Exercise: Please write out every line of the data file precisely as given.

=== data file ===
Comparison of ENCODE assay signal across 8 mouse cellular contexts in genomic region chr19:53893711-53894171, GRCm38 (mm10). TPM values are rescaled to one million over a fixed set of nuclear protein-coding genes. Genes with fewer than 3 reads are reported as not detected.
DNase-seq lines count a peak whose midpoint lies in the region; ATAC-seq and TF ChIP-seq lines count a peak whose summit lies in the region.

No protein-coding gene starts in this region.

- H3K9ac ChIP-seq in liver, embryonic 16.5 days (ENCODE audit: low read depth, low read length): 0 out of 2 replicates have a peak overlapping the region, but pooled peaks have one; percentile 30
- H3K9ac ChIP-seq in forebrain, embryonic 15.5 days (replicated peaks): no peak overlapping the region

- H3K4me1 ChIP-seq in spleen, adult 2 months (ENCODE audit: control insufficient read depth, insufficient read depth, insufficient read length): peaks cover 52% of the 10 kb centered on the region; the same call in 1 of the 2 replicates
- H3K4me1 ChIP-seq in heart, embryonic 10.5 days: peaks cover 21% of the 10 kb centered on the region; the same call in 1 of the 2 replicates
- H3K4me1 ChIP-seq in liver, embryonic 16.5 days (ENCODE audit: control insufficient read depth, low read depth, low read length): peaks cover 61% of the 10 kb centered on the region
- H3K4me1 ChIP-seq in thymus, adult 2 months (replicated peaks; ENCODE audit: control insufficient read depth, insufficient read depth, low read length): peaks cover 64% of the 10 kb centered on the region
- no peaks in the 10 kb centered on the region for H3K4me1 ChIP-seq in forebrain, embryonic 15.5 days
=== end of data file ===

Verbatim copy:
Comparison of ENCODE assay signal across 8 mouse cellular contexts in genomic region chr19:53893711-53894171, GRCm38 (mm10). TPM values are rescaled to one million over a fixed set of nuclear protein-coding genes. Genes with fewer than 3 reads are reported as not detected.
DNase-seq lines count a peak whose midpoint lies in the region; ATAC-seq and TF ChIP-seq lines count a peak whose summit lies in the region.

No protein-coding gene starts in this region.

- H3K9ac ChIP-seq in liver, embryonic 16.5 days (ENCODE audit: low read depth, low read length): 0 out of 2 replicates have a peak overlapping the region, but pooled peaks have one; percentile 30
- H3K9ac ChIP-seq in forebrain, embryonic 15.5 days (replicated peaks): no peak overlapping the region

- H3K4me1 ChIP-seq in spleen, adult 2 months (ENCODE audit: control insufficient read depth, insufficient read depth, insufficient read length): peaks cover 52% of the 10 kb centered on the region; the same call in 1 of the 2 replicates
- H3K4me1 ChIP-seq in heart, embryonic 10.5 days: peaks cover 21% of the 10 kb centered on the region; the same call in 1 of the 2 replicates
- H3K4me1 ChIP-seq in liver, embryonic 16.5 days (ENCODE audit: control insufficient read depth, low read depth, low read length): peaks cover 61% of the 10 kb centered on the region
- H3K4me1 ChIP-seq in thymus, adult 2 months (replicated peaks; ENCODE audit: control insufficient read depth, insufficient read depth, low read length): peaks cover 64% of the 10 kb centered on the region
- no peaks in the 10 kb centered on the region for H3K4me1 ChIP-seq in forebrain, embryonic 15.5 days